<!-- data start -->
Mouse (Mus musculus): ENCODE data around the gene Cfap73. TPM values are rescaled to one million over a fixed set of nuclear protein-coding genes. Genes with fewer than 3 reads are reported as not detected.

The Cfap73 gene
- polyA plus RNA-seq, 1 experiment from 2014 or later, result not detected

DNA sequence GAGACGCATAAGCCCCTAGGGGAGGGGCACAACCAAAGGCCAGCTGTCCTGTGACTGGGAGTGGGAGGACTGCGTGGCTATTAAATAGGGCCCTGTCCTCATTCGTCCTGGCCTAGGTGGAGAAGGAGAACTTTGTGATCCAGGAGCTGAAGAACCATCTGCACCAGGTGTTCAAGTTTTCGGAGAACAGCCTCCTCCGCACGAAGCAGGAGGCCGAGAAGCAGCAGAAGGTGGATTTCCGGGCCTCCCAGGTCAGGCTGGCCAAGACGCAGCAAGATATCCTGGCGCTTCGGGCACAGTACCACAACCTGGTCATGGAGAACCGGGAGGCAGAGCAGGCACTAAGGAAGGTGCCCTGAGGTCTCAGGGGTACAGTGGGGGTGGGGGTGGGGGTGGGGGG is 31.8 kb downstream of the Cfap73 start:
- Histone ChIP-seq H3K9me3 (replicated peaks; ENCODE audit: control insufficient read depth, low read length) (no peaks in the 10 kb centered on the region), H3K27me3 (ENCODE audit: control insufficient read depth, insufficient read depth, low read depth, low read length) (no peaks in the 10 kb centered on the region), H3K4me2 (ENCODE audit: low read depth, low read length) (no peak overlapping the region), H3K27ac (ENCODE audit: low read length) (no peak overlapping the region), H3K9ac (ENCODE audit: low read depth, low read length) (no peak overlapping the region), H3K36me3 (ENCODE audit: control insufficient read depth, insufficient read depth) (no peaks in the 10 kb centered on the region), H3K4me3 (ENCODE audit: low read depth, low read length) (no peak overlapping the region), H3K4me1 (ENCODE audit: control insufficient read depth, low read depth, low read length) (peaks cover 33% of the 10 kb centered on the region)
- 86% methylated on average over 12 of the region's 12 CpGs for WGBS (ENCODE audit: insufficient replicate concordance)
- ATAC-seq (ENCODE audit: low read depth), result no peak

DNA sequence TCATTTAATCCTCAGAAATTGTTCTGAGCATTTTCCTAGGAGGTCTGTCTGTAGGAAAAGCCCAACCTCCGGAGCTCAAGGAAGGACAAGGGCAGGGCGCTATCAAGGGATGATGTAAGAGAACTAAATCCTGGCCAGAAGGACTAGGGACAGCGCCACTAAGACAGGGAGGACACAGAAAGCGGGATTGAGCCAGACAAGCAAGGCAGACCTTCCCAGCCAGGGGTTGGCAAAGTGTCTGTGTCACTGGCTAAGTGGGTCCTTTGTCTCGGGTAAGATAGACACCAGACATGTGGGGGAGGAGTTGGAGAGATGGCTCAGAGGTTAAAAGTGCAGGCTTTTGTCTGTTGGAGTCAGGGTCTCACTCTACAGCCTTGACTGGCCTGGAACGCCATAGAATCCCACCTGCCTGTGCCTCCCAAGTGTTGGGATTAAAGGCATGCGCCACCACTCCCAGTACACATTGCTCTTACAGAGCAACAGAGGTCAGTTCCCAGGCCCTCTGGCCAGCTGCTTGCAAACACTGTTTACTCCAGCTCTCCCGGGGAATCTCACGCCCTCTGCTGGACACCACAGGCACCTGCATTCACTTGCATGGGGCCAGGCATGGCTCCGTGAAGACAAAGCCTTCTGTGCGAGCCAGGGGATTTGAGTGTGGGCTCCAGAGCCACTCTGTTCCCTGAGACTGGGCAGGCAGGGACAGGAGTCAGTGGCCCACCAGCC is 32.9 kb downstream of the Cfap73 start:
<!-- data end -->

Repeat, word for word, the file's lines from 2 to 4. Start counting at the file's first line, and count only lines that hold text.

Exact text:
The Cfap73 gene
- polyA plus RNA-seq, 1 experiment from 2014 or later, result not detected

DNA sequence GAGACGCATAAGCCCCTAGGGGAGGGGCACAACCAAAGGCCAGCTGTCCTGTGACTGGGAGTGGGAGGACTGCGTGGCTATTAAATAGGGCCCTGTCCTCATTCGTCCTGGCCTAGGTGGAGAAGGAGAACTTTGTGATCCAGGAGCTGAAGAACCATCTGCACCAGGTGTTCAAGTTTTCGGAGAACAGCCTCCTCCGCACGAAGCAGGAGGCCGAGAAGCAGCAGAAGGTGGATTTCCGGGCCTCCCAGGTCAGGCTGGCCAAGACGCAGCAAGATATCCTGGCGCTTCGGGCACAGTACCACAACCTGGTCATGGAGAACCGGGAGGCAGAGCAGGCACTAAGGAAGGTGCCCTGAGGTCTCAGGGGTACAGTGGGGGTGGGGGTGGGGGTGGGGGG is 31.8 kb downstream of the Cfap73 start: